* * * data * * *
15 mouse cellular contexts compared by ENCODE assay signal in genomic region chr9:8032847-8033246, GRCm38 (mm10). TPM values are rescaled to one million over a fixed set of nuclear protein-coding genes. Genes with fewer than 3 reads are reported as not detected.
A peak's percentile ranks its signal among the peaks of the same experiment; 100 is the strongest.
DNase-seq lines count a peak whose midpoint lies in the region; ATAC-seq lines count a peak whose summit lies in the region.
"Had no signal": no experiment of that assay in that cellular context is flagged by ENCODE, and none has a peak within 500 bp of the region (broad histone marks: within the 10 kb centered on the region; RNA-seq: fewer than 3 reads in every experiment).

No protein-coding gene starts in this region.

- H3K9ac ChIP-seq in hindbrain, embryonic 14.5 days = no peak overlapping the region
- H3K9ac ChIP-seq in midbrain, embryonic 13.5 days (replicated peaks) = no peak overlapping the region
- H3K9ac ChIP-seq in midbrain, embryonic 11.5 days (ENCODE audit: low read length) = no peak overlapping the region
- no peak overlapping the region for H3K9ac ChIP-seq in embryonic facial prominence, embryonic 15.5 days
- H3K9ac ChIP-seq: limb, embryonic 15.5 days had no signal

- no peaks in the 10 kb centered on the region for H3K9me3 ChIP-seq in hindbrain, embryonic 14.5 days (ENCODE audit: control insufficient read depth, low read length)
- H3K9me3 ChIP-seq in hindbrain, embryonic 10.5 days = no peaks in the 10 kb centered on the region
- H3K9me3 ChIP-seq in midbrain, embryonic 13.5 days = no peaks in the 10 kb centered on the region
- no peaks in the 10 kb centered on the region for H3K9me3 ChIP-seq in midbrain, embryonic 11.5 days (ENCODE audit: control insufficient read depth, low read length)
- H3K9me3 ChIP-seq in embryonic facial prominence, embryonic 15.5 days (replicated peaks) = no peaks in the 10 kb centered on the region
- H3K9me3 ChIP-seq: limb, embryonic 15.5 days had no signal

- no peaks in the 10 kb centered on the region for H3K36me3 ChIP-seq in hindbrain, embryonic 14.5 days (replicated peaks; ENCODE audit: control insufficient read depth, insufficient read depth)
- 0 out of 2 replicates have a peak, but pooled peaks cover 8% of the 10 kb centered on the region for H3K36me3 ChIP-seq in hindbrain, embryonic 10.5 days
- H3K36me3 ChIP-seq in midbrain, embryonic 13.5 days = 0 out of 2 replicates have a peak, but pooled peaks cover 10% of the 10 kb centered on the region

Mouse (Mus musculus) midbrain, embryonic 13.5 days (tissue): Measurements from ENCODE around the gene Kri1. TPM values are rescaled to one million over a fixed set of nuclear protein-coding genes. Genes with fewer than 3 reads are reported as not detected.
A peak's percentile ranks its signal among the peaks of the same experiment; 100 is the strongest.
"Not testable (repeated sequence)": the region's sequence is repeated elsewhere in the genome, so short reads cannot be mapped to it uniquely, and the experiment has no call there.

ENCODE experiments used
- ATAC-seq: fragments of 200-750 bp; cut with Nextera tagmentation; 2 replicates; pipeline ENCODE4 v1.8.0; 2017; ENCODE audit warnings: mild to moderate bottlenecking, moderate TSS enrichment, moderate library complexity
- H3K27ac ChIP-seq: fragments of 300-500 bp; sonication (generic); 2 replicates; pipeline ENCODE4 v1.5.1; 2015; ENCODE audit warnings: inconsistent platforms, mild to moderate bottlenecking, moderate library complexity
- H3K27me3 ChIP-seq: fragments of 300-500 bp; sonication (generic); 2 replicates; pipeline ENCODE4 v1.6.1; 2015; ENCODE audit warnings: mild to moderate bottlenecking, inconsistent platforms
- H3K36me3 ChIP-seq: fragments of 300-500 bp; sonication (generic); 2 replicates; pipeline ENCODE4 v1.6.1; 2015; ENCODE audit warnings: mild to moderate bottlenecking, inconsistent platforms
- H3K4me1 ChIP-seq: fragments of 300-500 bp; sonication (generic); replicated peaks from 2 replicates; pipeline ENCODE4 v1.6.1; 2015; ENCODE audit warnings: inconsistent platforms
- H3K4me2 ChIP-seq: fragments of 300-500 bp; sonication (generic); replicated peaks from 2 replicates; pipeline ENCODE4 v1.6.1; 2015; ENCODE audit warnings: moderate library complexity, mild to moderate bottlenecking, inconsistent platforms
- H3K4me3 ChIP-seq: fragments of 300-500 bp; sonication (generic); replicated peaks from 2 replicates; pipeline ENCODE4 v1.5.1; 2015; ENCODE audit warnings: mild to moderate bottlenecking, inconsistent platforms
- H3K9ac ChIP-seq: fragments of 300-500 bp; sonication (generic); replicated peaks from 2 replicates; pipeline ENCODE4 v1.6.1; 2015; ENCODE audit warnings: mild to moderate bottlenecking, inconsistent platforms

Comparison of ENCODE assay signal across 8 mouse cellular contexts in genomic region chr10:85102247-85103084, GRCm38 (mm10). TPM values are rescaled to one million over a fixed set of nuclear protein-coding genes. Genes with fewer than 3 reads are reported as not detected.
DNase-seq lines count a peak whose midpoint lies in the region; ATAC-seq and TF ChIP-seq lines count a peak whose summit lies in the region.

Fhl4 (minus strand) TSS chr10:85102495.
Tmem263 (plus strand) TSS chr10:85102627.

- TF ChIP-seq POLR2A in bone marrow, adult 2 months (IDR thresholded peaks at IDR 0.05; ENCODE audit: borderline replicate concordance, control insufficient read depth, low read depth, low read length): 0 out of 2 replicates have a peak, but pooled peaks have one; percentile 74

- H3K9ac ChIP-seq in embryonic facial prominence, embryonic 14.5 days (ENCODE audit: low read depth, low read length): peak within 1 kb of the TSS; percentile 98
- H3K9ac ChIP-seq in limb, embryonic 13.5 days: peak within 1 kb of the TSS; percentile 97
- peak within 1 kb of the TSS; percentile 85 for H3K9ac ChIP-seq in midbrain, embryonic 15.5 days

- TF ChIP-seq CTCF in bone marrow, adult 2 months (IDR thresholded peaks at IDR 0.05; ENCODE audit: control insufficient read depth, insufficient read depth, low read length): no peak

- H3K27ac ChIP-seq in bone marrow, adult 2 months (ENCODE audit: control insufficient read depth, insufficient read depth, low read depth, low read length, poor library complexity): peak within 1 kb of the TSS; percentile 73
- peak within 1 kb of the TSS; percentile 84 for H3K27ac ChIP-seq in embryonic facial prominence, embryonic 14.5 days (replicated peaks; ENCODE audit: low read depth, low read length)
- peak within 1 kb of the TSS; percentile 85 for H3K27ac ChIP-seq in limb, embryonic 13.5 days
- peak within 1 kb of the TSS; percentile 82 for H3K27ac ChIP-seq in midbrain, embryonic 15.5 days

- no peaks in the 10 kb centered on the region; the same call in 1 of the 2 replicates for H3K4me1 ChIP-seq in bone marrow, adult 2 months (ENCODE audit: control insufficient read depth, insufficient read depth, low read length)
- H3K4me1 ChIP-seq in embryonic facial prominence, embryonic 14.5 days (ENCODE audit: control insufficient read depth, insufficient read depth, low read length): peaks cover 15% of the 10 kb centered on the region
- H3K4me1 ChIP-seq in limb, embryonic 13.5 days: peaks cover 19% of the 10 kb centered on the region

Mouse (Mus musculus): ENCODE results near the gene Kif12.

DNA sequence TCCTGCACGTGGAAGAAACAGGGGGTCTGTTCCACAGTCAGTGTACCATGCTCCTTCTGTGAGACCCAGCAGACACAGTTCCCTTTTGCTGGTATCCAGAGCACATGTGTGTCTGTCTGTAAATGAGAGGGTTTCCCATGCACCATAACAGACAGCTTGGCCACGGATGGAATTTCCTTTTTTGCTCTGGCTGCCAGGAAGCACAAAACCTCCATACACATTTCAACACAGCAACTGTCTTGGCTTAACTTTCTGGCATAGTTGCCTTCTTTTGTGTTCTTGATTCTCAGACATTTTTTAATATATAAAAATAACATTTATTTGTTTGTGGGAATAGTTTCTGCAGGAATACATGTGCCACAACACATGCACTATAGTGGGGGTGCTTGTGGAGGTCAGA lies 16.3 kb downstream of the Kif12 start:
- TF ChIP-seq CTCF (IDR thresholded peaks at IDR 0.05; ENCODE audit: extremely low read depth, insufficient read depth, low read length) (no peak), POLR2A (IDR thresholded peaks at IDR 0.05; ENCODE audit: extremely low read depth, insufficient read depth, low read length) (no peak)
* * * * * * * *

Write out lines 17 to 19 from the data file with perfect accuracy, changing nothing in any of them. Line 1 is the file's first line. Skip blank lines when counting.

- no peaks in the 10 kb centered on the region for H3K36me3 ChIP-seq in hindbrain, embryonic 14.5 days (replicated peaks; ENCODE audit: control insufficient read depth, insufficient read depth)
- 0 out of 2 replicates have a peak, but pooled peaks cover 8% of the 10 kb centered on the region for H3K36me3 ChIP-seq in hindbrain, embryonic 10.5 days
- H3K36me3 ChIP-seq in midbrain, embryonic 13.5 days = 0 out of 2 replicates have a peak, but pooled peaks cover 10% of the 10 kb centered on the region